Parking and Design
REG 01 - 18 - 2010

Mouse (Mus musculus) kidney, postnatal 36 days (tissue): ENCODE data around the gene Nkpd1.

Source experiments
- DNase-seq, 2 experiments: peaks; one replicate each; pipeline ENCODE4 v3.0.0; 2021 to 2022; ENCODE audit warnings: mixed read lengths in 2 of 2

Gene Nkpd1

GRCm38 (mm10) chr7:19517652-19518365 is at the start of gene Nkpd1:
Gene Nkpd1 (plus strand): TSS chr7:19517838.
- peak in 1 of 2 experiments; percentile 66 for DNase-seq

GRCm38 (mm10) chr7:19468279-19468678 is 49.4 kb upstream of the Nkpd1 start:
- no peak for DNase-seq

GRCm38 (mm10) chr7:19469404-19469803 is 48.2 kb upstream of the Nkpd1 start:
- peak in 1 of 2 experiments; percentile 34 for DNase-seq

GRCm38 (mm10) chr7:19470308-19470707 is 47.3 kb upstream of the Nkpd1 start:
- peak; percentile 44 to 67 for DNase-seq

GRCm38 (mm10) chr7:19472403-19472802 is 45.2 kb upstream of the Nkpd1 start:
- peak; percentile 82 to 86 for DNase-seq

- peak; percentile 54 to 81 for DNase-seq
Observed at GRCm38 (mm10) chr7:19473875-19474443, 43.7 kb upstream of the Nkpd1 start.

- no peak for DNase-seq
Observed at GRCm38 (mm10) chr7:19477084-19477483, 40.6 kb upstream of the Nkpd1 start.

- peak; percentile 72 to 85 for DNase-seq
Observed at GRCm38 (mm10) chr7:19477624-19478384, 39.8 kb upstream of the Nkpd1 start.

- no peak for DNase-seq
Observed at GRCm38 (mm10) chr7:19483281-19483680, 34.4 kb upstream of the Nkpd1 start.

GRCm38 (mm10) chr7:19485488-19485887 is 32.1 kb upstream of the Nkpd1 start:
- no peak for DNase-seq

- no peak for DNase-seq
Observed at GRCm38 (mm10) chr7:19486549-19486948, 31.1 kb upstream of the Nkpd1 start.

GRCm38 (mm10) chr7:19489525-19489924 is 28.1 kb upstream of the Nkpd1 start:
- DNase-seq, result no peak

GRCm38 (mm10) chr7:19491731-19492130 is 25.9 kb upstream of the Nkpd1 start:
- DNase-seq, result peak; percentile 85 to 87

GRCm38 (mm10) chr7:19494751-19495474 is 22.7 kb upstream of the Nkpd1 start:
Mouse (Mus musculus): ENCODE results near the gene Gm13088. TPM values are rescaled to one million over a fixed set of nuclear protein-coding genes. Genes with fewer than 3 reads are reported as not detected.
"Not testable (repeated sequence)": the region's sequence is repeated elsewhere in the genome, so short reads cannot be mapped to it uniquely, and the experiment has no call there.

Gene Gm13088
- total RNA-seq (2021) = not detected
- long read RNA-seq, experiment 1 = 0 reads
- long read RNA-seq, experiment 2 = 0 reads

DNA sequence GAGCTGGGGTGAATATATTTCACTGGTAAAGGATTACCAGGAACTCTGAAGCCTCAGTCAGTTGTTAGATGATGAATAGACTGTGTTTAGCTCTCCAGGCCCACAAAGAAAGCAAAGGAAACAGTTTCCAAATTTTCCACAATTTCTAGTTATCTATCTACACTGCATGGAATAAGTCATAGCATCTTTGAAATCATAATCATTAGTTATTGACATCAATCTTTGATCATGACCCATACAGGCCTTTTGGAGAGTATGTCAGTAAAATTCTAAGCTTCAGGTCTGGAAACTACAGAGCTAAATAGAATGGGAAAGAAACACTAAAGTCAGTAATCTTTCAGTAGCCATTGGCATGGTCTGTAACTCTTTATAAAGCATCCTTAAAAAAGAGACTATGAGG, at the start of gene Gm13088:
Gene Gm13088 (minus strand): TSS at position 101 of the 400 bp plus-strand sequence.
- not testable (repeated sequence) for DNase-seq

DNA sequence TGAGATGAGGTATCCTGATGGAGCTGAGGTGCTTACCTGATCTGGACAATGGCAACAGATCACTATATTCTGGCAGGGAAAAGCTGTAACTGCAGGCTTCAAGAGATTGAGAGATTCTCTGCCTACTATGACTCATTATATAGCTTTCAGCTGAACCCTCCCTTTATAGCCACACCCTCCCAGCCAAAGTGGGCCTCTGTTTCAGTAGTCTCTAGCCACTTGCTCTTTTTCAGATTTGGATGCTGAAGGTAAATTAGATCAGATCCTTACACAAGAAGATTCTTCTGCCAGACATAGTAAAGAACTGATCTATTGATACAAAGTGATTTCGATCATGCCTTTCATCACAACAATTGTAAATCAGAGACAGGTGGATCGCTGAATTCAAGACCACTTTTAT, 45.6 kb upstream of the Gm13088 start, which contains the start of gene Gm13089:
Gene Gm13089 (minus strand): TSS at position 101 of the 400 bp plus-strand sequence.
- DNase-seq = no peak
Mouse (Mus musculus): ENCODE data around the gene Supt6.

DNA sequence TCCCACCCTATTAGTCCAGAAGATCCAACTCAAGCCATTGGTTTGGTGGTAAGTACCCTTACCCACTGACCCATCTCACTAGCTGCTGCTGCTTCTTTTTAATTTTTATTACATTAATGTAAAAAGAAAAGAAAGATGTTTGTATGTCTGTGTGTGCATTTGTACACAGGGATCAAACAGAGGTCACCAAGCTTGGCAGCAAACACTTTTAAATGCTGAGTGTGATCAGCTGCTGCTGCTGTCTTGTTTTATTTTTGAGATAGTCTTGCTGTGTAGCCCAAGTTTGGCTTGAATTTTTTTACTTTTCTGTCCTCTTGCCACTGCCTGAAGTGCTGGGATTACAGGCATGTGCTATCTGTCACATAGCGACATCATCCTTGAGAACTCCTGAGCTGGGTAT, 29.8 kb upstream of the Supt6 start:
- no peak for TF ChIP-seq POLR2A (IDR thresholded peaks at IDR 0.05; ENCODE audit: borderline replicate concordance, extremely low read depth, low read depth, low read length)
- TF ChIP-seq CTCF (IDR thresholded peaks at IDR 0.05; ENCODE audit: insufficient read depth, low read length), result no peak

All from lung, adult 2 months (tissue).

Part of the success of Dublin's urban center, in my mind, is the continuous urban facade fronting the streets. Even corner parking lots are secured behind the shell of partially deconstructed buildings, or facades made to look as so. Not only does it free up the streets from being parking lots, but it maintains building density, provides security for parked cars and concentrates pedestrian traffic to the footpaths along the facade. Applying this concept to my design for Over-the-Rhine would contribute significantly to freeing a lane for vehicles, or widening pedestrian thoroughfares. In addition, it would repurpose otherwise blighted vacant lots. Access to Barcelona's underground parking structures is integrated seamlessly into the street systems. The road dips into the parking area through a minimally invasive entrance at the edge of the median or center or side lane of the street. It allows for the streetscape to be reclaimed by people. Pedestrian walkways are wider, scaled and detailed for people, and generally take precedent over vehicular traffic. There is a clear hierarchy regarding various modes of traffic. Designated bike and transit lanes encourage reliance upon alternative modes to individual cars. Shared courtyard, mixed-use residential/commercial buildings maintain a high density and offer a variety of types of spaces. The street front remains continuous, thus creating a defined space for transient users. Corridors leading to the central courtyard are open or gated at the street, providing glimpses of serene private gardens. The garden courtyards themselves allow building users to share communal garden space. In addition, fresh air and indirect sunlight infiltrate the courtyard to enhance the quality of the space. Parking could frequently be found below the garden court. Retail on the first floor encouraged day-time activity, while apartments on the higher floors housed the residents who might frequent the ground-floor stores and markets. All in all the building typology functioned like a living organism: considering various activities and functions at all times of the day and night, as well as contained, localized amenities like parking, waste disposal and recreation/green space.

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